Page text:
The Supreme Court has long distinguished between principles themselves (which are not patent eligible) and the integration of those principles into practical applications (which are patent eligible). See, e.g., Mayo Collaborative Servs. v. Prometheus Labs., Inc., 566 U.S. 66, 80, 84, 101 USPQ2d 1961, 1968-69, 1970 (2012) (noting that the Court in Diamond v. Diehr found ‘‘the overall process patent eligible because of the way the additional steps of the process integrated the equation into the process as a whole,’’ but the Court in Gottschalk v. Benson ‘‘held that simply implementing a mathematical principle on a physical machine, namely a computer, was not a patentable application of that principle’’). Similarly, in a growing body of decisions, the Federal Circuit has distinguished between claims that are ‘‘directed to’’ a judicial exception (which require further analysis to determine their eligibility) and those that are not (which are therefore patent eligible), e.g., claims that improve the functioning of a computer or other technology or technological field. See Diamond v. Diehr, 450 U.S. 175, 209 USPQ 1 (1981); Gottschalk v. Benson, 409 U.S. 63, 175 USPQ 673 (1972). See, e.g., MPEP § 2106.06(b) (summarizing Enfish, LLC v. Microsoft Corp., 822 F.3d 1327, 118 USPQ2d 1684 (Fed. Cir. 2016), McRO, Inc. v. Bandai Namco Games Am. Inc., 837 F.3d 1299, 120 USPQ2d 1091 (Fed. Cir. 2016), and other cases that were eligible as improvements to technology or computer functionality instead of being directed to abstract ideas).
Accordingly, after determining that a claim recites a judicial exception in Step 2A Prong One, examiners should evaluate whether the claim as a whole integrates the recited judicial exception into a practical application of the exception in Step 2A Prong Two. A claim that integrates a judicial exception into a practical application will apply, rely on, or use the judicial exception in a manner that imposes a meaningful limit on the judicial exception, such that the claim is more than a drafting effort designed to monopolize the judicial exception. Whether or not a claim integrates a judicial exception into a practical application is evaluated using the considerations set forth in subsection I below, in accordance with the procedure described below in subsection II.
In the context of the flowchart in MPEP § 2106, subsection III, Step 2A Prong Two determines whether:
- • The claim as a whole integrates the judicial exception into a practical application, in which case the claim is not directed to a judicial exception (Step 2A: NO) and is eligible at Pathway B. This concludes the eligibility analysis.
- • The claim as a whole does not integrate the exception into a practical application, in which case the claim is directed to the judicial exception (Step 2A: YES), and requires further analysis under Step 2B (where it may still be eligible if it amounts to an inventive concept). See MPEP § 2106.05 for discussion of Step 2B.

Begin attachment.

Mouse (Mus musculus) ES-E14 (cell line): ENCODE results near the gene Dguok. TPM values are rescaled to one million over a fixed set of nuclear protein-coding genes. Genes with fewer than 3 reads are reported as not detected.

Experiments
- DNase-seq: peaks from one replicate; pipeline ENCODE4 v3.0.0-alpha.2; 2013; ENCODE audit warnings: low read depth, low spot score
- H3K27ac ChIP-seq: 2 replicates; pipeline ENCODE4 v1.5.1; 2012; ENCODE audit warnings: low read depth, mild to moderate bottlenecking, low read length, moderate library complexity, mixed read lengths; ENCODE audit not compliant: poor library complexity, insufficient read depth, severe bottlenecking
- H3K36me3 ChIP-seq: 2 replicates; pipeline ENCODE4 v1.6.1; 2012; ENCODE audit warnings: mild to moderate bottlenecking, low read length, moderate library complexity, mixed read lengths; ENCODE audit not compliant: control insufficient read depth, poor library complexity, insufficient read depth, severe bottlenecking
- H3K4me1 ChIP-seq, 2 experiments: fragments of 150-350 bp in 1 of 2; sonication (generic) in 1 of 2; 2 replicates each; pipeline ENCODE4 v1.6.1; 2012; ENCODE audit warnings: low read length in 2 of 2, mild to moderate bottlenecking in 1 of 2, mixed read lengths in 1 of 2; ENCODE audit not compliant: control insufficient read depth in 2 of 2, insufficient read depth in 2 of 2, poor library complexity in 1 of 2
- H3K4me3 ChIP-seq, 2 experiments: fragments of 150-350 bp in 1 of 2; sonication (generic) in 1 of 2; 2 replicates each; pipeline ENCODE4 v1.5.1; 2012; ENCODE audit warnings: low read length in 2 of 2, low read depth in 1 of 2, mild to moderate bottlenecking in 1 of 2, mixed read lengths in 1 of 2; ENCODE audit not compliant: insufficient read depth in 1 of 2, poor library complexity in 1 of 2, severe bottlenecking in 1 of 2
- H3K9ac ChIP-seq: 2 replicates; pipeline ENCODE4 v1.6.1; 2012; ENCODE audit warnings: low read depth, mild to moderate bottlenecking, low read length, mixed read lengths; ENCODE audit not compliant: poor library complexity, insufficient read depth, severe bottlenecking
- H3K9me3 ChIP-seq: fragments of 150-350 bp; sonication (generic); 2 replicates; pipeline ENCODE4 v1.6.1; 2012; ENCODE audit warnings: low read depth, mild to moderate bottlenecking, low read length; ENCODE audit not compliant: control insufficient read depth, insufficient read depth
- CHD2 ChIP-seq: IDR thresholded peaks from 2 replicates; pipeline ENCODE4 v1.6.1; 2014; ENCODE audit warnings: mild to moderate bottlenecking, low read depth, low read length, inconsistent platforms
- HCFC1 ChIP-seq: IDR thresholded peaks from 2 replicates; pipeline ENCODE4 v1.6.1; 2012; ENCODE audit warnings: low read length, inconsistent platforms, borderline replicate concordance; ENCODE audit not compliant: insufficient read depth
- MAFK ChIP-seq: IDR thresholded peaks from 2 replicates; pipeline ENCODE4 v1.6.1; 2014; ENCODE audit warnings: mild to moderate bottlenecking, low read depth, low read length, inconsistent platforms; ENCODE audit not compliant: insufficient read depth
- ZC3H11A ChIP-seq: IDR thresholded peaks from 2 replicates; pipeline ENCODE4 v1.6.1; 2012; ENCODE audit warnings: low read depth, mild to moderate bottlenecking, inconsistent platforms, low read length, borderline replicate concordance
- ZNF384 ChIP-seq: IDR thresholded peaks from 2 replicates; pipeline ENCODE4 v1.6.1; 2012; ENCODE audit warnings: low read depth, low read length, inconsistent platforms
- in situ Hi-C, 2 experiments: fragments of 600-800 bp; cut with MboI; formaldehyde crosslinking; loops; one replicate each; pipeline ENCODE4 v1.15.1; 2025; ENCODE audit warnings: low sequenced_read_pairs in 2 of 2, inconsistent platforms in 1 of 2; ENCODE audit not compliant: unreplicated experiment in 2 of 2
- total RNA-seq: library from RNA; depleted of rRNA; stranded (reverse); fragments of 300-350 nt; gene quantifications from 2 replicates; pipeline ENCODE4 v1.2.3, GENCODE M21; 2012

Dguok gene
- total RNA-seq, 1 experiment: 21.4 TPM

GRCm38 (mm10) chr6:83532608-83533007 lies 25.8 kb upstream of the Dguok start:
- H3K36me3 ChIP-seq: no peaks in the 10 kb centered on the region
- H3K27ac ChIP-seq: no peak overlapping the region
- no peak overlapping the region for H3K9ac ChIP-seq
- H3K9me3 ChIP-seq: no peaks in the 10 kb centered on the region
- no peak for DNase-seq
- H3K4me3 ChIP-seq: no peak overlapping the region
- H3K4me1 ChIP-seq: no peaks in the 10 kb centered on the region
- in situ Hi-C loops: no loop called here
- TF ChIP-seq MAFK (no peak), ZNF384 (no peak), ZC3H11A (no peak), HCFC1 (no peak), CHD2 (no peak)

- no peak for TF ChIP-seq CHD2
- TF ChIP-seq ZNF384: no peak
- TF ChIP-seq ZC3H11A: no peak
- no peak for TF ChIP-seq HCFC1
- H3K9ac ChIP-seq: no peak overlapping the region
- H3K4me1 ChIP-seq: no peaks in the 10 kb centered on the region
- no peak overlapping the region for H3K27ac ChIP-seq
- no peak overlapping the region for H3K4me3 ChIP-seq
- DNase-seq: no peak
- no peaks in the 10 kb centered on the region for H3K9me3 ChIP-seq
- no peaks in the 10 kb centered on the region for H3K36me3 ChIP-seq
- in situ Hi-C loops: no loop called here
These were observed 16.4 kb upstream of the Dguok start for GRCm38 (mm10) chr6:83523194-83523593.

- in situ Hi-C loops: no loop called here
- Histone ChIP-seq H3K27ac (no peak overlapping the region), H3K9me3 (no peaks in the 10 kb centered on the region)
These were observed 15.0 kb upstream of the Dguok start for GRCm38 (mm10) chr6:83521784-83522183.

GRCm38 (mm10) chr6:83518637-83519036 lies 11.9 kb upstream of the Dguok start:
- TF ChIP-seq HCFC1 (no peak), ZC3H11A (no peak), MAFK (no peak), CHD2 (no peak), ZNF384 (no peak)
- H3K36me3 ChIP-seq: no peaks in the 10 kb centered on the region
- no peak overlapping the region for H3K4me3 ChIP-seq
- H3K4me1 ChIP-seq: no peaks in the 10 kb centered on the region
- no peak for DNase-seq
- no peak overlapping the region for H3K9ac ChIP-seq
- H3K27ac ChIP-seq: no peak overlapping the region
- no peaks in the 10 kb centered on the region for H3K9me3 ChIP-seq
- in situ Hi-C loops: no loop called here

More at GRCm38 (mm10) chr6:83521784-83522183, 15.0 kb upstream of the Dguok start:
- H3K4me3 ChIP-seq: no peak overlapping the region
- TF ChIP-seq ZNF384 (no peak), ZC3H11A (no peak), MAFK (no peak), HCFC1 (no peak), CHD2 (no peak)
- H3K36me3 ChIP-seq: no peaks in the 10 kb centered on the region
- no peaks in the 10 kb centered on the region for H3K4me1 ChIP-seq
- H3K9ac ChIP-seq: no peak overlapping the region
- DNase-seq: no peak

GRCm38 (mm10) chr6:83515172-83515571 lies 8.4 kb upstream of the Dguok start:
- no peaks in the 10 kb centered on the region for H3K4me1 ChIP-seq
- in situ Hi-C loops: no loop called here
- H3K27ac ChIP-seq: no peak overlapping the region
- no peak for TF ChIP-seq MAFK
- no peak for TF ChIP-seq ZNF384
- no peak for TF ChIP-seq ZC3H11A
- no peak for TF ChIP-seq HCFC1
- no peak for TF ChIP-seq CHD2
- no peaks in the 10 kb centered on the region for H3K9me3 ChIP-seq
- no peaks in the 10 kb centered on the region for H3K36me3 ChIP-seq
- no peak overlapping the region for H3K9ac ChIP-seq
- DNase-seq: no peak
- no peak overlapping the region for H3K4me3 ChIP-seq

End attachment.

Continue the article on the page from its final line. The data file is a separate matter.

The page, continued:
I. RELEVANT CONSIDERATIONS FOR EVALUATING WHETHER ADDITIONAL ELEMENTS INTEGRATE A JUDICIAL EXCEPTION INTO A PRACTICAL APPLICATION
The Supreme Court and Federal Circuit have identified a number of considerations as relevant to the evaluation of whether the claimed additional elements demonstrate that a claim is directed to patent-eligible subject matter. The list of considerations here is not intended to be exclusive or limiting. Additional elements can often be analyzed based on more than one type of consideration and the type of consideration is of no import to the eligibility analysis. Additional discussion of these considerations, and how they were applied in particular judicial decisions, is provided in MPEP § 2106.05(a) through (c) and MPEP § 2106.05(e) through (h).
Limitations the courts have found indicative that an additional element (or combination of elements) may have integrated the exception into a practical application include:
- • An improvement in the functioning of a computer, or an improvement to other technology or technical field, as discussed in MPEP §§ 2106.04(d)(1) and 2106.05(a);
- • Applying or using a judicial exception to effect a particular treatment or prophylaxis for a disease or medical condition, as discussed in MPEP § 2106.04(d)(2);
- • Implementing a judicial exception with, or using a judicial exception in conjunction with, a particular machine or manufacture that is integral to the claim, as discussed in MPEP § 2106.05(b);
- • Effecting a transformation or reduction of a particular article to a different state or thing, as discussed in MPEP § 2106.05(c); and
- • Applying or using the judicial exception in some other meaningful way beyond generally linking the use of the judicial exception to a particular technological environment, such that the claim as a whole is more than a drafting effort designed to monopolize the exception, as discussed in MPEP § 2106.05(e).
The courts have also identified limitations that did not integrate a judicial exception into a practical application:
- • Merely reciting the words “apply it” (or an equivalent) with the judicial exception, or merely including instructions to implement an abstract idea on a computer, or merely using a computer as a tool to perform an abstract idea, as discussed in MPEP § 2106.05(f);
- • Adding insignificant extra-solution activity to the judicial exception, as discussed in MPEP § 2106.05(g); and